Sanders brings $95K in fed funding (Rutland Herald

By Gordon Dritschilo

A federal grant will help bring two new dentist chairs to Rutland County and could bring a transportation center into Bennington's downtown.

Sen. Bernard Sanders, I-Vt., announced the $95,000 grant Tuesday from the light blue couch in the waiting room of the Park Street Clinic in Rutland. Later in the day, Sanders was in Bennington to announce $328,300 for a transportation center there.

The earmark for Bennington would allow the town to consider building a facility that would serve as a hub for several methods of transportation such as buses and taxis as well as pedestrian and bicycle trails. However, Bennington Town Manager Stuart Hurd said the town would need to find public and private partners to help build the facility.

Hurd said the town was looking at three downtown locations which could be suitable on South Street, North and Depot streets and Pleasant Street but no agreements have been formalized yet.

"We're still quite a way from putting a shovel in the ground," he said.

Bennington would most likely offer a parking area as its greatest contribution to the project. Hurd said partners could include Jack Appelman's company, which has several projects built or in construction downtown, or the Green Mountain Community Network, which already operates buses in Bennington County.

Although Hurd said the facility is probably at least two years away, he said Sanders' office is working with the town to keep it moving forward, which is likely to keep the earmark available until construction can be scheduled.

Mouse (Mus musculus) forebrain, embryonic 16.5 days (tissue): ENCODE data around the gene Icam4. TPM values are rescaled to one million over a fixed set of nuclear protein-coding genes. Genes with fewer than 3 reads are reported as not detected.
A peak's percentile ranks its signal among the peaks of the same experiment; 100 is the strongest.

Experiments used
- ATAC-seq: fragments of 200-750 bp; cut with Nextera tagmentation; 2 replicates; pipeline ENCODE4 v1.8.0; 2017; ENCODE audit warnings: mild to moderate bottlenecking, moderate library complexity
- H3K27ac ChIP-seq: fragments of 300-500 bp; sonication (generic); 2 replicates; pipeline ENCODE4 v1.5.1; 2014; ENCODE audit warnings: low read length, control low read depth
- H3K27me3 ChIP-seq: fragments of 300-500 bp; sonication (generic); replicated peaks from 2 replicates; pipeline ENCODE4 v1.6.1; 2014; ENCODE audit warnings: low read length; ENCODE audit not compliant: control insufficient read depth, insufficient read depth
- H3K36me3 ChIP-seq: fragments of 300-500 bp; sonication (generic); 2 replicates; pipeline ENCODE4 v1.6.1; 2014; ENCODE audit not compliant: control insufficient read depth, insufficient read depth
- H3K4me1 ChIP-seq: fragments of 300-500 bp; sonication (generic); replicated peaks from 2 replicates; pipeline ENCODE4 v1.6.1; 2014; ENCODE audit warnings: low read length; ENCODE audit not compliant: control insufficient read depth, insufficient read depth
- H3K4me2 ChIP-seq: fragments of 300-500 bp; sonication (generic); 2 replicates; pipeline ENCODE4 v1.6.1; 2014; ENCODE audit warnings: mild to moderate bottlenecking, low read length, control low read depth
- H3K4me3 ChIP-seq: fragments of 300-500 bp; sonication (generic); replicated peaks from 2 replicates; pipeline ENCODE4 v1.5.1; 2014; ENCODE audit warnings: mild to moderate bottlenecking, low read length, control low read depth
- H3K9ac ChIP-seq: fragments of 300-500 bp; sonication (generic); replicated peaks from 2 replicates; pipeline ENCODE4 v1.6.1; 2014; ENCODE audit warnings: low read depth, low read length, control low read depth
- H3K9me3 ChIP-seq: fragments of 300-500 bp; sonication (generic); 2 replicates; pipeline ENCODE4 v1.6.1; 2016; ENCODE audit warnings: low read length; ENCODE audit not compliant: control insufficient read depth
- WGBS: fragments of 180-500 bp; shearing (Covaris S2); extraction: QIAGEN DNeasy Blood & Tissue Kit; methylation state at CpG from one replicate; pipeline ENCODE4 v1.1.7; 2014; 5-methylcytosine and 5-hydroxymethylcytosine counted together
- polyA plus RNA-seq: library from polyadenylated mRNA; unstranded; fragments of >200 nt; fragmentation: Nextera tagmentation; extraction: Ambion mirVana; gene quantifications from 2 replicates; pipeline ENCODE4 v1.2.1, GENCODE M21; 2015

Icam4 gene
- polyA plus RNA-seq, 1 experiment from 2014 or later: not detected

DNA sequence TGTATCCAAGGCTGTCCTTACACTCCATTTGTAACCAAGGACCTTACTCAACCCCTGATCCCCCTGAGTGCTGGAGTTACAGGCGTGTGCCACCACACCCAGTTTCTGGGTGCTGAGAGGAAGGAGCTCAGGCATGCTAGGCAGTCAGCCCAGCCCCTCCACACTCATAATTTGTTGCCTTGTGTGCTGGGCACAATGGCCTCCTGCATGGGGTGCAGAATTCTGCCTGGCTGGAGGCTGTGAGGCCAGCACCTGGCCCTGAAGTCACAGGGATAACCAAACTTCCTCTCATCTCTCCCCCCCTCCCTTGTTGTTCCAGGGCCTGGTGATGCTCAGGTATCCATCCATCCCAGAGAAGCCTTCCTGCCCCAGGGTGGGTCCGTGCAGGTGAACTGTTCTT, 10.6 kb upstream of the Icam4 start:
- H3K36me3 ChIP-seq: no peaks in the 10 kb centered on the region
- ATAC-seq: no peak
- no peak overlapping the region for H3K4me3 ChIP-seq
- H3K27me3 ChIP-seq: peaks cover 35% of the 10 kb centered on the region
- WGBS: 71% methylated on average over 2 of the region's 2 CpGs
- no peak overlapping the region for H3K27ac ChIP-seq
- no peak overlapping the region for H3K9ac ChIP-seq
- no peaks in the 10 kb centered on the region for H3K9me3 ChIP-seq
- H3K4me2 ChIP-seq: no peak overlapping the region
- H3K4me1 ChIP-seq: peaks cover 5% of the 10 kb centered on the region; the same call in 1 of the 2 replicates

In Rutland, the Park Street Clinic (on Grove Street, but still named for its original location) houses operations for Park Street Health Share and Community Health Centers of the Rutland Region.

Grant Whitmer, executive director of CHCRR, said the money will help expand the facility's dental suite from three chairs to five. He said they did not yet know how much it would actually cost or whether it will require an addition to the building or internal reconfiguration.

"The dentists are full now," he said. "They're booking out about six weeks. We have two dentists and two hygienists. In a normal dentist's office, a dentist uses two or three chairs and moves between them."

More chairs, Whitmer said, means more efficiency and more patients served faster.

CHCRR runs clinics in Castleton, Brandon and West Pawlet. Whitmer said when it came time to offer dental care, a requirement of its status as a Federally Qualified Health Center, the organization decided it was best off centrally locating the service in Rutland.

Federally Qualified Health Centers provide primary health care to under- and non-insured patients Sanders said he was a great fan of the FQHC concept because of the way it brings federal money into communities for health care.

"It is primary health care for everyone in the area and that is certainly what we need," he said. "When we talk about the health care crisis, we forget about dental care a lot. … This has been an issue for me for many, many years."

Whitmer said since the dental center opened in July, it has served 758 unique patients, 94 percent of whom either had Medicaid or no insurance at all. He said fees are on a sliding scale, and the clinic has provided $85,000 in fee reductions and free care.

Sanders said he has worked to bring financial support to a number of dental clinics around the state.

"My impression is Community Health Centers of the Rutland Region is doing a really good job," he said. "They're doing what they're supposed to be doing —bringing in people regardless of their ability to pay."

Sanders pledged to keep working to provide additional resources to FQHCs around the state.

"The good news is, we have begun to make some real progress in the region," he said. "The bad news is, we need to do more. This will help a little bit and I will be back here again."